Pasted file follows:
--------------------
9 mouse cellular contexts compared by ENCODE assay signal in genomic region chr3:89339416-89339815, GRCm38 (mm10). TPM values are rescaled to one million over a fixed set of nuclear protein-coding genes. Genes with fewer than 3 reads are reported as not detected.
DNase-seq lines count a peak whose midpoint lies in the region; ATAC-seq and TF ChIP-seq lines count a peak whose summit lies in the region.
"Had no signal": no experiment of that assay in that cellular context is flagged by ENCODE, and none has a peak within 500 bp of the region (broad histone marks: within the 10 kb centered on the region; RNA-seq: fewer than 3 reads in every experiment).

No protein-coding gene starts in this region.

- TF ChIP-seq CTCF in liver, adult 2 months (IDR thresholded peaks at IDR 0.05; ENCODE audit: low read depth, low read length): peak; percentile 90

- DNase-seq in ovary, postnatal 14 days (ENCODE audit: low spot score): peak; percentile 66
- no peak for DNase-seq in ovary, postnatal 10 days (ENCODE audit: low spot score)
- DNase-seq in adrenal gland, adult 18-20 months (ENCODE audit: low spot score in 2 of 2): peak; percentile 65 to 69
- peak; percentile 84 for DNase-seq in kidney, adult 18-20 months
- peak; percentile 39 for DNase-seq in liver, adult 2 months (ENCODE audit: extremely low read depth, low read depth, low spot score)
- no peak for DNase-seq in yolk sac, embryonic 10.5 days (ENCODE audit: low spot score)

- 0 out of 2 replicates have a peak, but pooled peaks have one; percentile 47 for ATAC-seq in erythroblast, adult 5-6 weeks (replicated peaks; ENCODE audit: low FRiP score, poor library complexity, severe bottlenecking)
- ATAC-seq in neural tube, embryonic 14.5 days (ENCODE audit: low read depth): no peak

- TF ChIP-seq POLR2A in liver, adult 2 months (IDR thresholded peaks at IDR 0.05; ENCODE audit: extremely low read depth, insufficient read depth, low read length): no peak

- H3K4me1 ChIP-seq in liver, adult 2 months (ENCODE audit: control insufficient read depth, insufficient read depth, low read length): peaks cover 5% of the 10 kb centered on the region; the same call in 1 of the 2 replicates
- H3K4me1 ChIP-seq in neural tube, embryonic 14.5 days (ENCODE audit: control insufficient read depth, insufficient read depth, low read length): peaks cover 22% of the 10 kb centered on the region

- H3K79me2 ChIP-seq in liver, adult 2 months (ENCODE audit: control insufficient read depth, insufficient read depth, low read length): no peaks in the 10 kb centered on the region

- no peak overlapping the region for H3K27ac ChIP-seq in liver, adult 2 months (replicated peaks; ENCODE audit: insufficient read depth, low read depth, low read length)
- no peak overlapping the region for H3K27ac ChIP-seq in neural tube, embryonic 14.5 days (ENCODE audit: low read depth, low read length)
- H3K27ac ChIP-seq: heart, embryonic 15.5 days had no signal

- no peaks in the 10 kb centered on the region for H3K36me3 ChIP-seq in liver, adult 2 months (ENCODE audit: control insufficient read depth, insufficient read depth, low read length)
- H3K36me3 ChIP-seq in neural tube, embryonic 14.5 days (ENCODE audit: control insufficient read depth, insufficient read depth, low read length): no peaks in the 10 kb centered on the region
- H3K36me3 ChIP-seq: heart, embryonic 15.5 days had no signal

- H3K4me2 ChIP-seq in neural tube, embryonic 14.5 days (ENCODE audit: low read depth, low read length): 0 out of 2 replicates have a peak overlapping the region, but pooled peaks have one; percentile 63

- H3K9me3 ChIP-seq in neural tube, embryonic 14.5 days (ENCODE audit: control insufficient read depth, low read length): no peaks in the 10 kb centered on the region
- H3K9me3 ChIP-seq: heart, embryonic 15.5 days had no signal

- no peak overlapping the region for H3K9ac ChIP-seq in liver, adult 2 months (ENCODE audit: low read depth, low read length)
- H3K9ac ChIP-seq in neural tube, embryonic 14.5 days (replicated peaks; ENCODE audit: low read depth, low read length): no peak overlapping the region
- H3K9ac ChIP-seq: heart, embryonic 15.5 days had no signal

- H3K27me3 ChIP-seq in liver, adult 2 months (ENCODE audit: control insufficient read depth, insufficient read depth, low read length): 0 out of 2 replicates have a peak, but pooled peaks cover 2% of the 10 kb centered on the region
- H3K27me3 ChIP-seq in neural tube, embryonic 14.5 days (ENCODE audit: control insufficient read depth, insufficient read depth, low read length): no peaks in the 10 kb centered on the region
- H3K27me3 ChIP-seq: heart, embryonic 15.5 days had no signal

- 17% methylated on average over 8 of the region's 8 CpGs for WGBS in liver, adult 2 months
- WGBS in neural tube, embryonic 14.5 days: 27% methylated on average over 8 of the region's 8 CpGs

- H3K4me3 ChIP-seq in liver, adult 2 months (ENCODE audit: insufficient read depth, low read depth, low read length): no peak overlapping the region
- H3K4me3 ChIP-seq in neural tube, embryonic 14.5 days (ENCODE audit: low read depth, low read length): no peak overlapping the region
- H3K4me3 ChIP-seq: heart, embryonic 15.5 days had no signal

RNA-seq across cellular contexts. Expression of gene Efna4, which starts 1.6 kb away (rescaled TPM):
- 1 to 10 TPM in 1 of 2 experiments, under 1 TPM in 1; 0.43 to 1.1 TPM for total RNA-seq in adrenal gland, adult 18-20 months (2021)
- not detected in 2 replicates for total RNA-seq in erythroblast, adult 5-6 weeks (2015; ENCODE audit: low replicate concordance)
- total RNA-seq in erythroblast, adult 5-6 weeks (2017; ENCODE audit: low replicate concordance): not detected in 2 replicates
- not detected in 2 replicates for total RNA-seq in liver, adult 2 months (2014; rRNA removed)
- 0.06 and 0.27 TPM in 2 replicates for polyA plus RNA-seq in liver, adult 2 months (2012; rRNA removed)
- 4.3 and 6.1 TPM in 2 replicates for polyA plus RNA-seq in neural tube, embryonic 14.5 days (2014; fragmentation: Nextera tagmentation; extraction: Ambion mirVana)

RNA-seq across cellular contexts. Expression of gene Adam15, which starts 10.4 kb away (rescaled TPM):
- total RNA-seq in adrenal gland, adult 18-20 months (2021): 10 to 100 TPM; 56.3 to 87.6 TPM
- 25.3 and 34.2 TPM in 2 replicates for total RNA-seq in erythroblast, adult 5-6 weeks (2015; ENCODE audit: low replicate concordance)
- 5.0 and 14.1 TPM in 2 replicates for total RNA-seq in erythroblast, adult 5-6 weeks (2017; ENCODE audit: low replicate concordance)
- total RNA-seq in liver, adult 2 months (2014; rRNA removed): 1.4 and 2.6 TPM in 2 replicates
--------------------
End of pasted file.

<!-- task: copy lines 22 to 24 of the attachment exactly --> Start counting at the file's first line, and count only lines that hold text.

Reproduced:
- H3K36me3 ChIP-seq in neural tube, embryonic 14.5 days (ENCODE audit: control insufficient read depth, insufficient read depth, low read length): no peaks in the 10 kb centered on the region
- H3K36me3 ChIP-seq: heart, embryonic 15.5 days had no signal

- H3K4me2 ChIP-seq in neural tube, embryonic 14.5 days (ENCODE audit: low read depth, low read length): 0 out of 2 replicates have a peak overlapping the region, but pooled peaks have one; percentile 63